It’s possible that Writebol and Brantly have improved because of an experimental drug. According to CNN, CDC officials shipped three vials of an experimental drug called ZMapp to Liberia before the two came to the US. Manufactured by San Diego biotech firm Mapp Biopharmaceutical, ZMapp hasn’t been approved by the FDA, but the two agreed to take it—it’s a monoclonal antibody created by exposing mice to the virus. Brantly initially offered Writebol the first thawed vial, but as his condition deteriorated, he asked to take it and improved within hours. Writebol took two doses in Liberia but was still in “serious” condition before she left Liberia. The difference between the two is likely due to age, Johnson said—Brantly is 33 and Writebol is 58.
When doctors first diagnosed the two workers, SIM officials didn’t consider evacuation. But then the charter flight came through, and Emory University doctors said they were willing to receive Ebola patients. With the CDC headquarters less than a mile from the hospital, Emory University, State Department and CDC officials saw it as an opportunity to closely monitor American citizens and possibly find a cure through research. “You’ve seen the reaction here. We needed to make sure the aircraft, hospital and facilities would have the infrastructure to handle what we’re dealing with here,” Johnson said. “Then we left the decision up to the patients, their doctors and families about who would come first.”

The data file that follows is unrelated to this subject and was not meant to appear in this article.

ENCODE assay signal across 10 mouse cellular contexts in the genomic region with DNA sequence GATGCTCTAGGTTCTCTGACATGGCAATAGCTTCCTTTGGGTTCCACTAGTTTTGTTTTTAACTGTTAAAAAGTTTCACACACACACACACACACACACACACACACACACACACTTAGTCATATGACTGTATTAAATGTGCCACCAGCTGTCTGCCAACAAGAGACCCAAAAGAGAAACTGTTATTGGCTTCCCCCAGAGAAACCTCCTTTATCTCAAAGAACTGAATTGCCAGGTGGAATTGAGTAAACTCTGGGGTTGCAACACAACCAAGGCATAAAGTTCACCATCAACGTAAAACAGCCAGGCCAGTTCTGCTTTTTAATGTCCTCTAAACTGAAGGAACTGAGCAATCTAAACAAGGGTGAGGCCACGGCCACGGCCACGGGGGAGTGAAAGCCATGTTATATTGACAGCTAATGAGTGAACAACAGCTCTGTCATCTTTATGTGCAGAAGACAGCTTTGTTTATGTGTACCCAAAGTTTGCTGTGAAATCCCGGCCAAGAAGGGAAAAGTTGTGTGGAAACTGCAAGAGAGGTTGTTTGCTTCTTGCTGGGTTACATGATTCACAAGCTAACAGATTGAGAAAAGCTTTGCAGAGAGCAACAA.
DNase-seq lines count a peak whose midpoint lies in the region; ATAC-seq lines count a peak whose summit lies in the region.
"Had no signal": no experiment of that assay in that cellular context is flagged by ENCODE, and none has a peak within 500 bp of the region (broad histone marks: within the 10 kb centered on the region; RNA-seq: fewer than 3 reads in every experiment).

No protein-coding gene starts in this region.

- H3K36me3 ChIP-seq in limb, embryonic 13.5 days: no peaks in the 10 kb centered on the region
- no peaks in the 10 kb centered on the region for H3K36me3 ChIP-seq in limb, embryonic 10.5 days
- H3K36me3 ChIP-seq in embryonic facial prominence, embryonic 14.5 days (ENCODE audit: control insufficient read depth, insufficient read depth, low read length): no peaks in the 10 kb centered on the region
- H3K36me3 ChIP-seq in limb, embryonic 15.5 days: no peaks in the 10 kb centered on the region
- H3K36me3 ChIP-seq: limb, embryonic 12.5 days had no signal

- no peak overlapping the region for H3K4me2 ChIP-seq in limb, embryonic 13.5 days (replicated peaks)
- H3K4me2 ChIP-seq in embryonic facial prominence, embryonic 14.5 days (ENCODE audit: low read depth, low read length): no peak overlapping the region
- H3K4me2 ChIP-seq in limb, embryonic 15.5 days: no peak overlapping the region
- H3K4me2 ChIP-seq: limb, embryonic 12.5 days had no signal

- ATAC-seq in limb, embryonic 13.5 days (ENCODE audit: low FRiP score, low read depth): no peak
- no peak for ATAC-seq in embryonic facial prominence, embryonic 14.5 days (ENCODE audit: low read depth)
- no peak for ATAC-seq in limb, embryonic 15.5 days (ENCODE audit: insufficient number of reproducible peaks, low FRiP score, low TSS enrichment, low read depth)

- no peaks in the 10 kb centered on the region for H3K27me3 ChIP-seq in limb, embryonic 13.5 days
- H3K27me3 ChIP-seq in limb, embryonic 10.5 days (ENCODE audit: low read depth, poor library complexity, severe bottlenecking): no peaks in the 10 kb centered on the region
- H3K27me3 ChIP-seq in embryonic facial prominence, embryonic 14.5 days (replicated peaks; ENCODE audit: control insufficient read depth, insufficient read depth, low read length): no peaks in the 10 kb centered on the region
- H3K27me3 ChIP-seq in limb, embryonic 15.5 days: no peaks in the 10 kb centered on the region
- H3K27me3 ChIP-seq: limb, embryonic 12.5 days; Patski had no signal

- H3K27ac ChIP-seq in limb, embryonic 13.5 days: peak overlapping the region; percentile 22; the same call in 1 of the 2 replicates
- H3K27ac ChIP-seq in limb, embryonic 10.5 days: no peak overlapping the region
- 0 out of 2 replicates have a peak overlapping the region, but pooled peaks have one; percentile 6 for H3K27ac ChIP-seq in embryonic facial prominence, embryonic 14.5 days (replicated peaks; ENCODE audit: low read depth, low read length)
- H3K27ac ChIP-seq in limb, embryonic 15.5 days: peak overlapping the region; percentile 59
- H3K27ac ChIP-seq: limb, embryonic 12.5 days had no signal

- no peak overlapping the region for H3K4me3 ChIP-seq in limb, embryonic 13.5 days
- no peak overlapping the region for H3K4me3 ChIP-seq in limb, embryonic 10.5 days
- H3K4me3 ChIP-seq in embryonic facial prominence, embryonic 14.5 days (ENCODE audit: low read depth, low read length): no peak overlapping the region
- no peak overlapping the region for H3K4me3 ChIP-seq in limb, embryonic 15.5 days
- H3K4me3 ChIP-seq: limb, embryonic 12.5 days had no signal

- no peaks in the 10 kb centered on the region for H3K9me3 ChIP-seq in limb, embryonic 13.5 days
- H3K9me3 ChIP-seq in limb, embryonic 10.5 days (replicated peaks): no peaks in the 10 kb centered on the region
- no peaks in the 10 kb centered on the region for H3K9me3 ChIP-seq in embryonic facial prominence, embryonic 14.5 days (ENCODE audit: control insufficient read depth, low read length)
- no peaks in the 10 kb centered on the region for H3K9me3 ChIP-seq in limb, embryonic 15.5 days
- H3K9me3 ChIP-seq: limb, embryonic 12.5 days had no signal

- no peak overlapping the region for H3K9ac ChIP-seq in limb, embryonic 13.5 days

Emory’s purpose-built isolation unit was another reason to bring the two home. The hospital built it 12 years ago with CDC help—with an eye toward treating CDC officials, should the need arise. It’s one of only four facilities of its kind in the country. Negative-pressure airflow systems make sure that HEPA-filtered air flows only inward, from the hallway to the preparation room and then to the patient room, and not the other way. The unit has its own lab facilities to test samples, and the hospital cleans and incinerates the bedding after use.
With both patients now contained, a small team of doctors and nurses will provide care around the clock. Staff not directly involved with the cases aren’t allowed near the unit, said Emory University medical intern Deep Shah. After Brantly arrived Saturday, staff seemed tense but confident about how to treat the patients, he said. That’s because Ebola isn’t “some mystical pathogen with a bizarre mode of transportation,” said Bruce Ribner, the doctor who oversees the isolation unit. It is deadly but not highly contagious. It isn’t an airborne disease, can’t be transmitted by a sneeze and doesn’t survive long outside a host. “The stakes are higher, but it’s easily inactivated with typical hospital disinfectants,” said Tom Frieden, CDC director.
Nancy and David Writebol were making funeral arrangements for her last week in Liberia but now they’re holding off. Johnson talked to David Writebol by phone after Nancy’s departure from Liberia and said he’s not “anxious, fretful or fearful — just relieved.” Getting to the Emory facility has been a good move, too, Johnson said. “We still have a long way to go,” he said. “But we have reason for hope.”